review by Jerome

Support the Site by Buying from YesAsia

Gordon Liu at his very best…
The Chinese title is a direct translation of the English title. In Cantonese it’s called Siulam Saam Sap Luk Fong. In Mandarin it’s called Shaolin San Shi Liu Fang.

Lau Gar Leung is well known for being a martial arts director. He wanted to do the impossible: create a kung fu epic about the making of a Shaolin Kung Fu master – “a love story of the spirit,” as he called it. The result was Shaw Bro’s number one hit of 1978, the 24th Asian Film Festival’s Best Martial Arts Award Winner, and is considered a trendsetting and innovative masterpiece throughout the world.

The film’s story tells of a Cantonese Student Lau Yu Dak / Liu Yu Te (Gordan Liu) and his involvement in a rebellion against the Manchu / Qing government officials who discriminate against the Han Chinese. He is encouraged by Teacher Ho and his fellow students to fight for the cause. When Lau Yu Dak sees the corpse of heroic general Yan / Yin (Lau Gar Wing) and calls him a “Great Chinese Hero”, he is accused of being in association with the rebellious general. He is spared from punishment for the moment; it is not until he uses his father’s Seafood business as a means of smuggling messages off to Lord Cheng that causes great suspicion among the local Qing officials, General Tien Ta / Tin Taap (Lo Lieh), Commander Tang San Yao / Tong Saam Yiu (Wilson Tong) and Commander Cheng / Sing (Cheung Ng Long). All the suspected students from the same school are arrested. As a result of his involvement, Lau Yu Dak loses his father while on the run with his friend. They both decide to flee to the Southern Shaolin temple to learn kung fu. However, it’s Lau Yu Dak that survives the journey.

Injured due to the pursuit, he hides in a food basket that stores the Shaolin Monks’ vegetarian orders from a local grocer. He is eventually cured of his injuries while staying at the temple and is made a monk, given the Buddhist Name Saam Dak / San De which means “three virtues” and seeks to learn the martial arts of the 35 chambers.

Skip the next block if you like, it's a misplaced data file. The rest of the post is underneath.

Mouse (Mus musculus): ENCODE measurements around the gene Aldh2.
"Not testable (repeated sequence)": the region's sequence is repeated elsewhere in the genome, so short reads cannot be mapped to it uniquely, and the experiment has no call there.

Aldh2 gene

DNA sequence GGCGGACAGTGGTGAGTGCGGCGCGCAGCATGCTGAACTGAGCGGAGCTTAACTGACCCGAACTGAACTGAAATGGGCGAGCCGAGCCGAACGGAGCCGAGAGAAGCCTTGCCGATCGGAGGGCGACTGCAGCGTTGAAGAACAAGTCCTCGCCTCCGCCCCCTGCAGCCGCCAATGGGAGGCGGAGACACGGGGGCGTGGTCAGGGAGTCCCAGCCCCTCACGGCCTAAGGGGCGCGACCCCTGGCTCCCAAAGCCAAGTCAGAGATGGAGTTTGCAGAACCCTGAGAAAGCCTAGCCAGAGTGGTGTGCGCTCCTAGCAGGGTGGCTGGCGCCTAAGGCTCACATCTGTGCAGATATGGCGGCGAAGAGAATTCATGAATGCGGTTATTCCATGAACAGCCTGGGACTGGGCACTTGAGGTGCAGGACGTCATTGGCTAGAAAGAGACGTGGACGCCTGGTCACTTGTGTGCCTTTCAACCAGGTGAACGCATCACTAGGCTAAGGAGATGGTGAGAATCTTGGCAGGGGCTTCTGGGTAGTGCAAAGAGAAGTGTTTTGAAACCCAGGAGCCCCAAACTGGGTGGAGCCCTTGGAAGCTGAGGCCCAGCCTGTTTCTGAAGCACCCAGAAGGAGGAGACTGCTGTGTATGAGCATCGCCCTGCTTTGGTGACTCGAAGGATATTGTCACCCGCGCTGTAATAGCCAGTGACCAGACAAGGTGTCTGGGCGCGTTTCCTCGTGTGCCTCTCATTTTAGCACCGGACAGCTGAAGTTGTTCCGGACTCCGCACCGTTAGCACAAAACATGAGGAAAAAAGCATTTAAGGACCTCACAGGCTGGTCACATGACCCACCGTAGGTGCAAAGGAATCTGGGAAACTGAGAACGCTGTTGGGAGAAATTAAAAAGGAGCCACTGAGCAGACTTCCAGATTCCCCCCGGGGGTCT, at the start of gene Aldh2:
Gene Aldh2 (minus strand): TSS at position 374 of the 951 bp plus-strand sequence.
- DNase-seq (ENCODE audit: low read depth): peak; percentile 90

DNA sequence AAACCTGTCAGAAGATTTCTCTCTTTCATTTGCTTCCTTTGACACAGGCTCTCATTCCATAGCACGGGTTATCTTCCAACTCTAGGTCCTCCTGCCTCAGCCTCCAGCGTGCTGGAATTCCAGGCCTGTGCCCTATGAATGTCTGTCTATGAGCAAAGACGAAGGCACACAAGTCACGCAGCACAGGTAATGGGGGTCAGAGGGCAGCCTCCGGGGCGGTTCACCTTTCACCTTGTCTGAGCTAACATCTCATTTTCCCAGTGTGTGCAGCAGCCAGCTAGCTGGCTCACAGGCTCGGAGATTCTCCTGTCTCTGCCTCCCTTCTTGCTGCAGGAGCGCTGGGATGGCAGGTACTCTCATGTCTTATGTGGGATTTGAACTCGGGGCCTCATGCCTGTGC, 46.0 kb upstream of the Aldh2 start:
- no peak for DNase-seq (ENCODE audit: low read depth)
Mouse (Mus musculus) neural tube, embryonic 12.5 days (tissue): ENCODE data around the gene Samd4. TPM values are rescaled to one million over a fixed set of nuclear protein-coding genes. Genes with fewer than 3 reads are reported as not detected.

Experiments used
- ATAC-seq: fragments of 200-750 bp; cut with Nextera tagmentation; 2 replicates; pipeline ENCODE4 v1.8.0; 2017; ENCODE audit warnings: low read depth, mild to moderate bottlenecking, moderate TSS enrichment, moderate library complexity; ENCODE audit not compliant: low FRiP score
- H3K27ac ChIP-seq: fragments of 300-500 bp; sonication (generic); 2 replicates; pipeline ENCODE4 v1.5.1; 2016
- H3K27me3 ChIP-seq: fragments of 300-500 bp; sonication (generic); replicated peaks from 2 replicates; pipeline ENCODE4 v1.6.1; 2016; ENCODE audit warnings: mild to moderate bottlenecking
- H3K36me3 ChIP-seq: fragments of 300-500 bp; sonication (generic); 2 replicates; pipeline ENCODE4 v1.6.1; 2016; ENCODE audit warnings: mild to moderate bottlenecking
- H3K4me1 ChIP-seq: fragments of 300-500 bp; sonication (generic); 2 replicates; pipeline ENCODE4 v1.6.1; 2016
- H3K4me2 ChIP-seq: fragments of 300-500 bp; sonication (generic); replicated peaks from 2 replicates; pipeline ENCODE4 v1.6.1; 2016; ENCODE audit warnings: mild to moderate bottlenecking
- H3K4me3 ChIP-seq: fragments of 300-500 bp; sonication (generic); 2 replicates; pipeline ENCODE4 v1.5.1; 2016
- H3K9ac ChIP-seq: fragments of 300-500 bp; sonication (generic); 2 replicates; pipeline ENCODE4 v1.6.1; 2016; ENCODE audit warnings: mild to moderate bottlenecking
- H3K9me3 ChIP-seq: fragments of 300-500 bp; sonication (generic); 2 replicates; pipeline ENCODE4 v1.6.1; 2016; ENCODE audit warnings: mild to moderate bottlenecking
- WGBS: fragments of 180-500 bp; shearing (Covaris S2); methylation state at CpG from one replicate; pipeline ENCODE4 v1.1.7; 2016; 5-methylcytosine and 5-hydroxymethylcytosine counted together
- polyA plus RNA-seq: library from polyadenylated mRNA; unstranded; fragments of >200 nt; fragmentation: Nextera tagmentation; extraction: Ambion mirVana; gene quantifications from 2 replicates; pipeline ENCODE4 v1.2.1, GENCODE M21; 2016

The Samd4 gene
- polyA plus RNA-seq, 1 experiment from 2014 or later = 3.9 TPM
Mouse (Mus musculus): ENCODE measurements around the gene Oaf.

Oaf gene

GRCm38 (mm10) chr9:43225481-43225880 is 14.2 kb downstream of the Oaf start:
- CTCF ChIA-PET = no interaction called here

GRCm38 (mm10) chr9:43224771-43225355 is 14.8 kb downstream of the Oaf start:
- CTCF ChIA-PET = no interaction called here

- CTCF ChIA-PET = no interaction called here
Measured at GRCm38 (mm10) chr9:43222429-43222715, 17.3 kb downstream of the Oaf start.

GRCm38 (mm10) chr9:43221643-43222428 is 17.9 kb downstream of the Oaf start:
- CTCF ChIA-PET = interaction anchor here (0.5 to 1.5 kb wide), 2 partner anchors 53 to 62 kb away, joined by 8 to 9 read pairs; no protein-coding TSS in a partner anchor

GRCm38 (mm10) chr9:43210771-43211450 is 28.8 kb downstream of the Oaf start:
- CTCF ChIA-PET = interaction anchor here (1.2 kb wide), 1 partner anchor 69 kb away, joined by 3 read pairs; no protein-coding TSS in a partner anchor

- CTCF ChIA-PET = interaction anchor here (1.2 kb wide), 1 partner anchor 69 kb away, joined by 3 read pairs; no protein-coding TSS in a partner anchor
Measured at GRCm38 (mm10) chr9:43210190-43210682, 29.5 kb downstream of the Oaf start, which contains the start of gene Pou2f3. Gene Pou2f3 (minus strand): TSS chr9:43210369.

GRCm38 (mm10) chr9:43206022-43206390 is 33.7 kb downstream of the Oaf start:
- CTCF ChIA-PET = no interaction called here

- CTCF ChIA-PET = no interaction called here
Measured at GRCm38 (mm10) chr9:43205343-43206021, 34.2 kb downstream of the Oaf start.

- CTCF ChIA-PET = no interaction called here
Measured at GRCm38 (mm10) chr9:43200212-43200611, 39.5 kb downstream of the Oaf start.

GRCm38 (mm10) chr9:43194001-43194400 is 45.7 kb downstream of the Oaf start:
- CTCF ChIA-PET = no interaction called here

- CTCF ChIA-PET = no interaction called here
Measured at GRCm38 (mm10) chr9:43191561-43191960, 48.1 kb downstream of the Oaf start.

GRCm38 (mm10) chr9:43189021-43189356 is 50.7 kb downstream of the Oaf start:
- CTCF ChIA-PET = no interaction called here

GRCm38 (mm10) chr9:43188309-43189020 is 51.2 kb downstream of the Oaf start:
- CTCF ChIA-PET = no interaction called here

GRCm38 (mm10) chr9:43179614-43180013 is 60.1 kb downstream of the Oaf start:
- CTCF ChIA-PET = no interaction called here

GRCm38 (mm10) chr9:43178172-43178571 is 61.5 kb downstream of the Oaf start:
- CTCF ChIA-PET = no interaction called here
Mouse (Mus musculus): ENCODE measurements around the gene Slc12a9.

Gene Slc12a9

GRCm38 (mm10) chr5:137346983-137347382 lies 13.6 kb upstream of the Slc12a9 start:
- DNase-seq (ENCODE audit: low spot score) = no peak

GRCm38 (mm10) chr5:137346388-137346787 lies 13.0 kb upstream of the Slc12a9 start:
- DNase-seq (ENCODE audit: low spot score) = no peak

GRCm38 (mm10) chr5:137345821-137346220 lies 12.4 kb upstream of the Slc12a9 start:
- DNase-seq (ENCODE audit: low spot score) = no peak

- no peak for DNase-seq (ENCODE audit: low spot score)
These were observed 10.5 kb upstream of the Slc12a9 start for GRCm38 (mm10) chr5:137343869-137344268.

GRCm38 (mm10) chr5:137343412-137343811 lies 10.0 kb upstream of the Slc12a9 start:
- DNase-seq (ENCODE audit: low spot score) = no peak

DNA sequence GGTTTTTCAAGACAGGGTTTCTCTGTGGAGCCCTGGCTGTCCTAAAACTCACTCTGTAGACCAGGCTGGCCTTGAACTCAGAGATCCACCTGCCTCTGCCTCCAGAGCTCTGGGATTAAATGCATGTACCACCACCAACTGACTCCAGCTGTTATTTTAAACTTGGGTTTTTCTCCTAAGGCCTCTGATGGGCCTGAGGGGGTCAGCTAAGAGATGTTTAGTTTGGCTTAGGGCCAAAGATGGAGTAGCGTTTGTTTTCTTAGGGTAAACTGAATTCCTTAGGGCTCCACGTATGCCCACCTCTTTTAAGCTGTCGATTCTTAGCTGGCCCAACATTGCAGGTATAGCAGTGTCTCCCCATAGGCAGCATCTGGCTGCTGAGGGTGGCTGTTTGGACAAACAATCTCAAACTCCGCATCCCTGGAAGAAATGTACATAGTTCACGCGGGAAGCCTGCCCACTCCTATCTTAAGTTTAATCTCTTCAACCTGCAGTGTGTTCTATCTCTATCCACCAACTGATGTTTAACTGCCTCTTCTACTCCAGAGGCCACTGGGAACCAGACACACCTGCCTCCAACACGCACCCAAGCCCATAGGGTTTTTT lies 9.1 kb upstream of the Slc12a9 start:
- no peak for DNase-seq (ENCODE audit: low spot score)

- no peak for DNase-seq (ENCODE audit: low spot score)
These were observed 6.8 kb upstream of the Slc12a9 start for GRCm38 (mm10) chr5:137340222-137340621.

The training is gruelling and tough. Within a five year time period, Saam Dak is promoted to the supervisor of a particular chamber due to mastery all the particular styles of kung fu, which trains the body, senses and in weapons. He instead proposes to create the 36th chamber as a means of recruiting laymen as pupils and training them to fight against the Qing government. While the abbot refuses this request, as punishment for this, Saam Dak is sent to seek alms in his hometown. While there he recruits Hung Hei Goon, Miller Six (Wong Yu), Tung Chin Gan (Yu Yeung) and Luk

Ah Choi (Norman Tsui) as his lay disciples in the hope to get rid of general Tien Ta (Lo Lieh).

Lau Ga Fai is perfect for the role as Saam Dak. As a professional martial arts practitioner his presence is felt with every movement in his displays of the Hung Gar form, Iron Thread (tit sin kuen) during the opening credits. His character is incredible in that normally it takes much longer than five years to master a particular style of kung fu. As his character is given the option to be responsible for overseeing a particular chamber in Shaolin, he must first beat the Shaolin legate officer’s (Lee Hoi Sang) butterfly knives. After many sparring matches using a variety of weapons but failing to beat the legate officer’s knives, he invents the three-sectioned staff while practicing with a crescent spade in the forest.

Lo Lieh as General Tien Ta / Tin Taap gives a good supporting performance as the film’s villain. He is basically the fear-mongering tyrant wishing to rid Canton of Lord Cheng’s rebels. In the fight he has with Gordan Lau, he brandishes the two Chinese broadswords used to eliminate Lau Gar Wing’s character, General Yan / Yin (Lau Gar Wing). However, he is outmatched by Gordan’s character Saam Dak.

Wong Yu, Norman Tsui, Yu Yeung are given the supporting roles of Miller Six, Luk Ah Choi and Tung Chin Gan. Their involvement in ridding Canton of the Qing bastards mainly consists of pouring rice flour over the soldier’s heads above the city gates.

Wilson Tong and Cheung Ng Long give good support as the two commanders that give Gordan Lau some great fights. Although, he and his pupils defeat them both their performances are just as ruthless as Lo Lieh’s.

The 36th Chamber of Shaolin can be bought either from IVL (Intercontinental Video Limited) from Hong Kong or from Dragon Dynasty (A US brand owned by the Weinstein Company, Genus Products). Each edition has it’s own unique special features and the film print is sourced from Celestial Pictures. A particular feature that exists on both editions called “Shaolin: A Hero’s birthplace” is hosted by Gordan Lau. This explores the concepts in the film and how it relates to the historical significance that Shaolin has on the development of kung fu.

The success of the 36th Chamber of Shaolin generated two sequels, Return to The 36th Chamber (1980) and Disciples of the 36th Chamber (1984) both of which will be reviewed later on. If you like traditional kung fu training telling the story, don’t miss out on this kung fu classic.

I rate it 9/10

Comment on this movie on HK Neo Reviews Forum

Genre: Kung Fu / Action / Epic
Director: Liu Chia Liang (Lau Gar Leung)

Starring: Gordan LIU Chia Hui (Lau Gar Fai), LIU Chia Rong (Lau Gar Wing), YU Yang (Yu Yeung), WANG Yu (Wong Yu), Wilson TANG Wei Cheng (Tong Wai Sing), YUEN Siu Tin, Norman Tsui (Chui Siu Keung), LO Lieh (Lo Lit), CHEN Si Jie, WAH Lun, HON Gwok Choi, CHEUNG (Jeung) Ng Long, LEE (Lei) Hoi Sang, NG Hang Sang, Peter CHAN Lung, Austin WAI Tin Chi, WAI Wang.

Trailer/Short Clip: